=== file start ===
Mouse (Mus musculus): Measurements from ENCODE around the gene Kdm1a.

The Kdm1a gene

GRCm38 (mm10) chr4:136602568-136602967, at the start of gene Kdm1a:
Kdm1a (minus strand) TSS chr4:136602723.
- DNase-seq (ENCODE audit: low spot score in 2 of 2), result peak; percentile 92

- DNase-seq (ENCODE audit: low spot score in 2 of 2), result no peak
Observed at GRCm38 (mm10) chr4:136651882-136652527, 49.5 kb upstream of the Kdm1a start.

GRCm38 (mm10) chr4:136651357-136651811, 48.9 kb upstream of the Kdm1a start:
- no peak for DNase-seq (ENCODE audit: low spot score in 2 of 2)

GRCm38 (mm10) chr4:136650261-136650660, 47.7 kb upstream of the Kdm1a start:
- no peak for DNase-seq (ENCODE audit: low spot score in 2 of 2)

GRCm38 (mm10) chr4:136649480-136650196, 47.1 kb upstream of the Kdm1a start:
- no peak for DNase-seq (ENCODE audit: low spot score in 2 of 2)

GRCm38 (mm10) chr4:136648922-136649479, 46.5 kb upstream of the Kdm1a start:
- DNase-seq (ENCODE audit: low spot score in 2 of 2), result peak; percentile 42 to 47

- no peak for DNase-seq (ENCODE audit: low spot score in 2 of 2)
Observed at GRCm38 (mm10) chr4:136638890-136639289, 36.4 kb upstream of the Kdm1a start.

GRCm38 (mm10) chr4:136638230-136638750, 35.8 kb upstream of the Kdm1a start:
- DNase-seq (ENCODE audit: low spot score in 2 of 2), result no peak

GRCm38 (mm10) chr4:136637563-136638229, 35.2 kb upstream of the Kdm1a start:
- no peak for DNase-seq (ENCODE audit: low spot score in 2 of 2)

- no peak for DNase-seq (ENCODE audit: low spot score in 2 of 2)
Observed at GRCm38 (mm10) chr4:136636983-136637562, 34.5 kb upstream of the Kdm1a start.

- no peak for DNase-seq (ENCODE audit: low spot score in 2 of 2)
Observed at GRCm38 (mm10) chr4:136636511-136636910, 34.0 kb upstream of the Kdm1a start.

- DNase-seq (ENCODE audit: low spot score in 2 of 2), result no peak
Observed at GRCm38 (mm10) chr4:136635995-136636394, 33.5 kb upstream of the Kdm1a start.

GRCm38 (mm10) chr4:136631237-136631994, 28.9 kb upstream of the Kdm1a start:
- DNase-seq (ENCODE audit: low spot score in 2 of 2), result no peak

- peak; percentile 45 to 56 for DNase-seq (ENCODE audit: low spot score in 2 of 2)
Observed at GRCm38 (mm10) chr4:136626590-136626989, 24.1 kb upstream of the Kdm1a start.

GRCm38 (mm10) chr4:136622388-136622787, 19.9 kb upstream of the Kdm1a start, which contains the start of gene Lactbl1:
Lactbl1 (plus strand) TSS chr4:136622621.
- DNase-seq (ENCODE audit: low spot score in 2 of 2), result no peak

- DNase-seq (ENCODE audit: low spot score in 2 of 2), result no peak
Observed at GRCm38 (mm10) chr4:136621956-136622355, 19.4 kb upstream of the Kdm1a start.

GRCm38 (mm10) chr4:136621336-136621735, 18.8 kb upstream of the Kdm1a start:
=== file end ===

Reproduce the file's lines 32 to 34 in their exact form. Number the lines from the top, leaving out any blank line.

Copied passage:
GRCm38 (mm10) chr4:136622388-136622787, 19.9 kb upstream of the Kdm1a start, which contains the start of gene Lactbl1:
Lactbl1 (plus strand) TSS chr4:136622621.
- DNase-seq (ENCODE audit: low spot score in 2 of 2), result no peak